Health — Many people suffer from the malady, but there are steps to help you to combat it

Dear Colin: I’m a 38-year-old runner and have been running since I was 16. I’ve never really had any serious injuries, but over the past few months I’ve been getting more and more heel pain in my right foot after running for only 10 to 15 minutes. My preferred care provider referred me to a podiatrist who diagnosed me with plantar fasciitis, which he says is best treated using a cortisone injection, orthotics, ice, rest and lowering my running speed. Is there anything else I can do to help this? I really don’t like running slower ... boring! — Laura W.

Plantar fasciitis is the leading cause of adult heel pain, so you’re in good company. There seems to be considerable confusion and inconsistencies, however, in how to best treat it. Our approach is based on a combination of research and biomechanics; we see consistently positive results, so I’ll share them with you. But first, a little background on the ailment. by: SUBMITTED PHOTO - Practice good form -- The forefoot must be supported during the calf stretch, which should last 15 to 20 minutes.

The term plantar fasciitis is actually a misnomer, as it implies that the plantar fascia (a band of tissue running from your heel to bones near the ball of your foot) is inflamed. Studies show there’s actually little inflammation present; rather, the fascia thickens dramatically (usually 6-10 millimeters compared to 2-4 mm in people without plantar fasciitis) as a result of being tugged on too intensely and frequently (this is called tendonoses). Think of the plantar fascia as a continuation of your Achilles tendon; it simply continues in a wrap-around fashion from the heel to the front end of your foot.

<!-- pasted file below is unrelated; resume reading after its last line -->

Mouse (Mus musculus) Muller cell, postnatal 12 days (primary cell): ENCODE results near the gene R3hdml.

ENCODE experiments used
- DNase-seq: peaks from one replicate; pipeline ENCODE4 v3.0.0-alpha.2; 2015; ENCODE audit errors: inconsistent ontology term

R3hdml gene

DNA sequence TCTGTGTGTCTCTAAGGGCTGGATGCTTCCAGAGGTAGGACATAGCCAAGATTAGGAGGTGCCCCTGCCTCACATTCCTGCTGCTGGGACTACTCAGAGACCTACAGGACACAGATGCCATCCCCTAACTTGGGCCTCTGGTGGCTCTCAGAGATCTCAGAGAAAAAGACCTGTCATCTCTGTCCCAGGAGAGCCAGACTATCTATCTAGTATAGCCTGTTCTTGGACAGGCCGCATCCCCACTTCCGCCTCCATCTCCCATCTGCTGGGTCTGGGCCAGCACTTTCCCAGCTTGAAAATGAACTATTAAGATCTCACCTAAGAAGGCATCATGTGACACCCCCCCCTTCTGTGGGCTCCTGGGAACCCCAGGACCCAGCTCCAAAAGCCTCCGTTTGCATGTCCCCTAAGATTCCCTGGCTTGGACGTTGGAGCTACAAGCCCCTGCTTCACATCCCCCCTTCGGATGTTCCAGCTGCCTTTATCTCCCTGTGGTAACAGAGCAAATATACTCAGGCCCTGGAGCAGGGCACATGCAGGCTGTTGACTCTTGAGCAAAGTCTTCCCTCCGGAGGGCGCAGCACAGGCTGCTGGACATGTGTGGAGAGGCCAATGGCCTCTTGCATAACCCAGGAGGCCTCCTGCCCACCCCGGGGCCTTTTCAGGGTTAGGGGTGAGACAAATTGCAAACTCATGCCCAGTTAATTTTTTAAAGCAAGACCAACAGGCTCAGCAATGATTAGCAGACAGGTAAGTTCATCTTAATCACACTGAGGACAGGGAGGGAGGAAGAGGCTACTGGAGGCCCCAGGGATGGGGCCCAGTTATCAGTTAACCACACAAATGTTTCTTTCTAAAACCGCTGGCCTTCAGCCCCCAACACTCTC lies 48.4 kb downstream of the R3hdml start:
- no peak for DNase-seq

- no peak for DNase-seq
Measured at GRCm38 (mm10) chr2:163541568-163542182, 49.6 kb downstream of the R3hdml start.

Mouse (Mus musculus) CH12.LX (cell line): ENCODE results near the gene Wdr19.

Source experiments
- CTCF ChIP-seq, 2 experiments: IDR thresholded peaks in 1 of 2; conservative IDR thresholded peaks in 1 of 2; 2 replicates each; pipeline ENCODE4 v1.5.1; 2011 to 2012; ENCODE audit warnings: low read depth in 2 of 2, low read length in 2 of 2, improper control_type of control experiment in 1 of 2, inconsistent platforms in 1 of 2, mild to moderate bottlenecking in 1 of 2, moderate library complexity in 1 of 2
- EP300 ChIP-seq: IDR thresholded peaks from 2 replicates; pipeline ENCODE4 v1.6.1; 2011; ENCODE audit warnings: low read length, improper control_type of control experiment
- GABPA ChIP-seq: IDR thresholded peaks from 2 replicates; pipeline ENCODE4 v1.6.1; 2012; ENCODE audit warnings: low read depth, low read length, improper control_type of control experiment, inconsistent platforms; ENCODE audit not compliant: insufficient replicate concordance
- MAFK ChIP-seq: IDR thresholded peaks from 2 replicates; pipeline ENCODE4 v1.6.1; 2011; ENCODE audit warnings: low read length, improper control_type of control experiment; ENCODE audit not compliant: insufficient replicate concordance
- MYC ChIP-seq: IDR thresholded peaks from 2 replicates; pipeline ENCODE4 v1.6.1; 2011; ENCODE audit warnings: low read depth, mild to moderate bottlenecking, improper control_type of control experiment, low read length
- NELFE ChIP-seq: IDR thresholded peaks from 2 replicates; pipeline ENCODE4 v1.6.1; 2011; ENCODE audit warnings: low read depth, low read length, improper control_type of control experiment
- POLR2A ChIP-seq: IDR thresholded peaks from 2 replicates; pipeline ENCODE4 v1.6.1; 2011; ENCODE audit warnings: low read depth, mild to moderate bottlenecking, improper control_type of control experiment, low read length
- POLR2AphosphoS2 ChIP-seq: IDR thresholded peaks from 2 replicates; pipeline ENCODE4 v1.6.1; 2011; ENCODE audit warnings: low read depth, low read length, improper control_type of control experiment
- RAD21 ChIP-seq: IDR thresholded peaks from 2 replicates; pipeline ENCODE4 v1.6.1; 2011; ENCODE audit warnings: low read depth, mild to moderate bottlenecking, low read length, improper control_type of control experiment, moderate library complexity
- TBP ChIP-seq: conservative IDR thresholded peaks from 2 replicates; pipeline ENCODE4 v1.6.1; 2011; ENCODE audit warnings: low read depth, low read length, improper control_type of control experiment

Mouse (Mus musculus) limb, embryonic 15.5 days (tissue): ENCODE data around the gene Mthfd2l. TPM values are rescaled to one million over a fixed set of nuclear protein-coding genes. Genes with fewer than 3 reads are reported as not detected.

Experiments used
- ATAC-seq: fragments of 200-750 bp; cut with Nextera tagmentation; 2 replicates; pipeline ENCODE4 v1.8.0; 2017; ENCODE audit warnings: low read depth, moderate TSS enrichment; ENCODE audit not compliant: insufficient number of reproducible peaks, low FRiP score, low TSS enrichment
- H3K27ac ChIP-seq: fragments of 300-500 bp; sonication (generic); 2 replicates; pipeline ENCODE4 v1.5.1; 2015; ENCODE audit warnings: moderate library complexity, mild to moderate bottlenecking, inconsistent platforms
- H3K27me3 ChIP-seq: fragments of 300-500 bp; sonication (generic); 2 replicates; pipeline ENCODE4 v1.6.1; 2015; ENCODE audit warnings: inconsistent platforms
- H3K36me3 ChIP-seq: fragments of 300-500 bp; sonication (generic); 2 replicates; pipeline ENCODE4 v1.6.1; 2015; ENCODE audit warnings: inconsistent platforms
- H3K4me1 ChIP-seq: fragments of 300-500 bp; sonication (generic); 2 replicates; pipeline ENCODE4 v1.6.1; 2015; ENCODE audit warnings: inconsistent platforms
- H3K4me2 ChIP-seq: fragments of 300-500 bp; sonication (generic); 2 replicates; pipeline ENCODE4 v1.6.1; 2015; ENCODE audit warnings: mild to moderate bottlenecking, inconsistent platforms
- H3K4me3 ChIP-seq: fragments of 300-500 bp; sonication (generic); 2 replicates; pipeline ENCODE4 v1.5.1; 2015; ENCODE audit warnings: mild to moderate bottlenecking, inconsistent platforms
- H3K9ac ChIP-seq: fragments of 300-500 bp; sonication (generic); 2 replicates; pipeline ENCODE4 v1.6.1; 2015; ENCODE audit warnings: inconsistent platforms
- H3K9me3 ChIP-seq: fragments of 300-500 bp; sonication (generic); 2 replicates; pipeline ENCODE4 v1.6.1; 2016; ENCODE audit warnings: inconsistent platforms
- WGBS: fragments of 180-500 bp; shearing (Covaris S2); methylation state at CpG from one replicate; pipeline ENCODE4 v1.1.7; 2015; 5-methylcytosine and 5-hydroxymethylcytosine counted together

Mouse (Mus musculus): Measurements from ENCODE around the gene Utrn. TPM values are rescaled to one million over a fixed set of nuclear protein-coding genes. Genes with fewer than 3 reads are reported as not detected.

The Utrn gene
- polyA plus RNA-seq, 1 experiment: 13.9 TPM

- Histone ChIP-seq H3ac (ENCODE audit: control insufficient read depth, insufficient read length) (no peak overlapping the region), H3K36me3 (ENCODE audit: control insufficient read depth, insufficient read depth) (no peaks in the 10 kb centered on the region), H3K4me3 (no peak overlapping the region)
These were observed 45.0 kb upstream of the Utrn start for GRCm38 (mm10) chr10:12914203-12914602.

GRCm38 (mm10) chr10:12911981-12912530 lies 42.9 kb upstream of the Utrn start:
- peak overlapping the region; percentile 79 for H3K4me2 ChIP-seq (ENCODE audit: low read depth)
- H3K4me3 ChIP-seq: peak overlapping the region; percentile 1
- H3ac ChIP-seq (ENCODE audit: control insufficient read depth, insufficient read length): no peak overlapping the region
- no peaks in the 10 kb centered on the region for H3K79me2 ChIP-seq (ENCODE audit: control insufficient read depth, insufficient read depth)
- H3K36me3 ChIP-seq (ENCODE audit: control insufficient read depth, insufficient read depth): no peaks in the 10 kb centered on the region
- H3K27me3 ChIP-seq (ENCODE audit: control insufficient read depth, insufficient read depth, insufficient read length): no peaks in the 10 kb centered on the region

The advice your podiatrist gave you is accurate, but I recommend adding a stretching routine. The cortisone injection, ice, rest and running slower will probably decrease pain but don’t address the cause (excessive pulling on the plantar fascia on the underside of your foot). The orthotic can help by limiting foot pronation (collapsing of your arch), although hip strengthening may be more effective.

“In addition to orthotics, calf/hamstring stretching and lower extremity strengthening are the keys to addressing the root cause of PF,” says Clifford Mah, a Beaverton-based podiatrist. “If the mechanical loads aren’t lowered on the plantar fascia, symptoms will persist. Daily stretching is important, especially before and after activities.”

My recommendations:

Low load, prolonged calf stretching. Stretching the calves for 60 seconds won’t do it, as research shows that to lengthen tissues that have changed structurally (as is the case in plantar fasciitis), stretches should be held for 15-20 continuous minutes (yes, minutes). To do this safely, the forefoot must be supported. It’s not a good idea, for example, to hang your heels off the edge of the stairs, which collapses your arch and loads the plantar fascia.

Strengthen the hip and thigh muscles. Strong hips and thighs will absorb forces while you run, protecting the plantar fascia. I’ve found that most runners don’t do any strengthening, which opens the door to all types of injuries (including plantar fasciitis). Just be sure to keep your ankles in a neutral position during the exercises or you’ll be wasting your time.

You seem to care enough to help yourself, which is required for anyone seeking recovery from chronic injury. Keep me posted on your progress!

Colin Hoobler is a licensed physical therapist, hosts a live health segment on KGW Channel 8 and has written two books on exercise as treatment for disease and injury

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